Feud Between Trump Advisers Underscores a White House Torn by Rivalries

The latest personnel struggle echoed an attempt by Mr. Mulvaney several weeks ago to hire former Representative Trey Gowdy, a fellow South Carolina Republican, to join the president’s legal team. Mr. Cipollone and others were said to take issue with the idea, concerned it was an effort by Mr. Mulvaney to run his own legal team. Mr. Cipollone told allies he had no such concerns, but eventually, Mr. Gowdy bowed out, facing an issue with a ban on former House members lobbying Congress.

Despite his own tenuous job status, Mr. Mulvaney has privately told associates in recent days that there is no easy way for Mr. Trump to fire him in the midst of the impeachment fight, the implication being that he knows too much about the president’s pressure campaign to force Ukraine to provide incriminating information about Democrats.

The court fight between Mr. Mulvaney and Mr. Bolton on Monday brought their long-running feud into the open. Mr. Mulvaney was among those facilitating the Ukraine effort, while Mr. Bolton was among those objecting to it. At one point, according to testimony in the impeachment inquiry, Mr. Bolton declared that he wanted no part of the “drug deal” Mr. Mulvaney was cooking up, as the then national security adviser characterized the pressure campaign.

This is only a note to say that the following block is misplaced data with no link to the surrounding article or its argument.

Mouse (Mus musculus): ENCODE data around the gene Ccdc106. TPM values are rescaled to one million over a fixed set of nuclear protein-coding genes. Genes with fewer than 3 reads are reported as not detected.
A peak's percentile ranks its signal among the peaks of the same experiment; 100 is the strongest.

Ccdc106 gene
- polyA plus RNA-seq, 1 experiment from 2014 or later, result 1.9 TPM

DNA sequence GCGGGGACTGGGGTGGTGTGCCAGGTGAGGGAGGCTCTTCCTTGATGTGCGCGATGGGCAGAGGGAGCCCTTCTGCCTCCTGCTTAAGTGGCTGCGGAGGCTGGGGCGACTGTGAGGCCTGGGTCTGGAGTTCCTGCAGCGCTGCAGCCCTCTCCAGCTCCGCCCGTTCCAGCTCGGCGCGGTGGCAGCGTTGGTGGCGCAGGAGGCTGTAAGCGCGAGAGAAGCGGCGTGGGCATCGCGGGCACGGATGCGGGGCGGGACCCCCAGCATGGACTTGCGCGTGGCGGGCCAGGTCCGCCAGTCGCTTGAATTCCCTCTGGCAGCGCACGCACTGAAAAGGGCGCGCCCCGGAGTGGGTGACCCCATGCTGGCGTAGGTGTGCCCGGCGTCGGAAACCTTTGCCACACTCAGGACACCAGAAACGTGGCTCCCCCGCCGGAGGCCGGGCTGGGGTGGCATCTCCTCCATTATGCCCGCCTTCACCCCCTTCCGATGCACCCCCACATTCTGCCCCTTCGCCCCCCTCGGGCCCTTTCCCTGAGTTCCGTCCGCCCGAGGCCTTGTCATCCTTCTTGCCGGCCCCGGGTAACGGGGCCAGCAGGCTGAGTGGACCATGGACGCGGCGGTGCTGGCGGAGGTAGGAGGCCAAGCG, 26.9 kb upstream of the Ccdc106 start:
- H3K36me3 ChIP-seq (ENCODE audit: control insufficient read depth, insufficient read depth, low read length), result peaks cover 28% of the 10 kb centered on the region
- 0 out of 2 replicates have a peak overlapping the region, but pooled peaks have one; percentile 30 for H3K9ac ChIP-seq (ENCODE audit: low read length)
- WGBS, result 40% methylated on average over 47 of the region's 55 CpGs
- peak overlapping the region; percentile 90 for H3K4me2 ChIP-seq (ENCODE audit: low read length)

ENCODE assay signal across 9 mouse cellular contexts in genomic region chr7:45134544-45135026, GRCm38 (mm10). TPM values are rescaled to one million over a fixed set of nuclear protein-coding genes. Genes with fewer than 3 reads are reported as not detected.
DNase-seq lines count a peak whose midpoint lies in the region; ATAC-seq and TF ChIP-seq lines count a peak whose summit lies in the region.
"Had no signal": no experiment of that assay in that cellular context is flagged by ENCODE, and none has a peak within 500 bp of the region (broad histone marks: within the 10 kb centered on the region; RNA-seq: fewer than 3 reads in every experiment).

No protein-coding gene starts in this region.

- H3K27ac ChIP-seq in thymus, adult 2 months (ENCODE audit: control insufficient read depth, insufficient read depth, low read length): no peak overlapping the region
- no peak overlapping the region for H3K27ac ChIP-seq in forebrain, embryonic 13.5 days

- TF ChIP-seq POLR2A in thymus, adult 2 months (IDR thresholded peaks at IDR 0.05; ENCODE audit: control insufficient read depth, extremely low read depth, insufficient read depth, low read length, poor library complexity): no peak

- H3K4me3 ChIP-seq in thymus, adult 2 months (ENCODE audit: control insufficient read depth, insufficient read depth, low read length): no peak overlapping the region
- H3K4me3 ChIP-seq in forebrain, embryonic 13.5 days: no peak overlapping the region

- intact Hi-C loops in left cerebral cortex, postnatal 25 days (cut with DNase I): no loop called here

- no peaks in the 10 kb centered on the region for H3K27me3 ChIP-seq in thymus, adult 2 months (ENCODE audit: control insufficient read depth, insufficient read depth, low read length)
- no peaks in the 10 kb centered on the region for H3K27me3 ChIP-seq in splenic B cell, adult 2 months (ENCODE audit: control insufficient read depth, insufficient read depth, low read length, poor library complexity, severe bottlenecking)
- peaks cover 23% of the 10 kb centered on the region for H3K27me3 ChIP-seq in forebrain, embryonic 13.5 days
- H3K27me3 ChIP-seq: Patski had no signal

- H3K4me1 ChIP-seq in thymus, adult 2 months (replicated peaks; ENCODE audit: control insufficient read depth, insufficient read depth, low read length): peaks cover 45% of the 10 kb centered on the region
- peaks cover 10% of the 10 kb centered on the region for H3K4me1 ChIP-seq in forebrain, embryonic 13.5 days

Their clash was just one of many inside Mr. Trump’s circle spilling out into public in recent days. The legal conflict on Monday came just a day before Nikki R. Haley, the president’s former ambassador to the United Nations, plans to publish a memoir accusing Mr. Trump’s former secretary of state, Rex W. Tillerson, and former chief of staff, John F. Kelly, of conspiring behind his back while in office. Her account in effect is a mirror image of another book coming out this month by an anonymous senior administration official describing how concerned aides mounted their own internal resistance to Mr. Trump.

Mr. Kelly disputed Ms. Haley in a statement on Sunday and Mr. Tillerson added his own refutation on Monday. “During my service to our country as the secretary of state, at no time did I, nor to my direct knowledge did anyone else serving along with me, take any actions to undermine the president,” Mr. Tillerson said in a statement.

While he offered Mr. Trump frank advice, he said, once the president made a decision, he did his best to carry it out. “Ambassador Haley was rarely a participant in my many meetings and is not in a position to know what I may or may not have said to the president,” Mr. Tillerson added.

Mr. Tillerson was never enamored of Ms. Haley when they were both in office, seeing her as a rival trying to upstage him and run foreign policy from her perch at the United Nations. Ms. Haley’s portrayal of herself fighting off Mr. Trump’s internal enemies was met on Monday with scoffs from several administration officials, who said they were aware of little evidence to back up her self-description. But a former senior administration official who witnessed some of the interactions Ms. Haley had with the president described her as heavily involved with policy.